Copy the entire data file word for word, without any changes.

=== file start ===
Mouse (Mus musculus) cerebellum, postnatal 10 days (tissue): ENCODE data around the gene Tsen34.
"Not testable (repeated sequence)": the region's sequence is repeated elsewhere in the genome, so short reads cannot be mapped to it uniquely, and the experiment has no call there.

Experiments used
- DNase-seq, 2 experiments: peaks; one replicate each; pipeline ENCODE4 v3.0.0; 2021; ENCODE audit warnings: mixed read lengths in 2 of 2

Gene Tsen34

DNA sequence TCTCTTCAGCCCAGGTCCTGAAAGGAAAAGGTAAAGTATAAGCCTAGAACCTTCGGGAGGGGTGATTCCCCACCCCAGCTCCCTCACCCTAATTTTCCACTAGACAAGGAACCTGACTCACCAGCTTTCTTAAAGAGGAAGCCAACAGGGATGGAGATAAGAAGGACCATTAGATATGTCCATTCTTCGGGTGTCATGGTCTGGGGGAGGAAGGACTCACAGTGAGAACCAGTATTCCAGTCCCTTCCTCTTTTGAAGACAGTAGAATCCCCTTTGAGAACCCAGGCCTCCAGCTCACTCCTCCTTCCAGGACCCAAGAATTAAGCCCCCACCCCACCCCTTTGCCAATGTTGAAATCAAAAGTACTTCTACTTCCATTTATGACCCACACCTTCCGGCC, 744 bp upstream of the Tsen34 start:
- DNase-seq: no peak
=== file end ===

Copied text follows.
Mouse (Mus musculus) cerebellum, postnatal 10 days (tissue): ENCODE data around the gene Tsen34.
"Not testable (repeated sequence)": the region's sequence is repeated elsewhere in the genome, so short reads cannot be mapped to it uniquely, and the experiment has no call there.

Experiments used
- DNase-seq, 2 experiments: peaks; one replicate each; pipeline ENCODE4 v3.0.0; 2021; ENCODE audit warnings: mixed read lengths in 2 of 2

Gene Tsen34

DNA sequence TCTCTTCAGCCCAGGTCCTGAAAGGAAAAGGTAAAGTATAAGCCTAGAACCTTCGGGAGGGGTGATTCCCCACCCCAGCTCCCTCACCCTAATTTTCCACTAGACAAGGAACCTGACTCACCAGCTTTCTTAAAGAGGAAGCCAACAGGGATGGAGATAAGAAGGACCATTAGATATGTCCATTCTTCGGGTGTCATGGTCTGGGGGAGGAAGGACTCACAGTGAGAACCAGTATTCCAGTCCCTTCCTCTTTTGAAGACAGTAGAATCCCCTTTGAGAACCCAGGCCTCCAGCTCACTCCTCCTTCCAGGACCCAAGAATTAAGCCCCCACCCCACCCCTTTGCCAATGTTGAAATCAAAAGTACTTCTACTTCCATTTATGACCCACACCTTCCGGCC, 744 bp upstream of the Tsen34 start:
- DNase-seq: no peak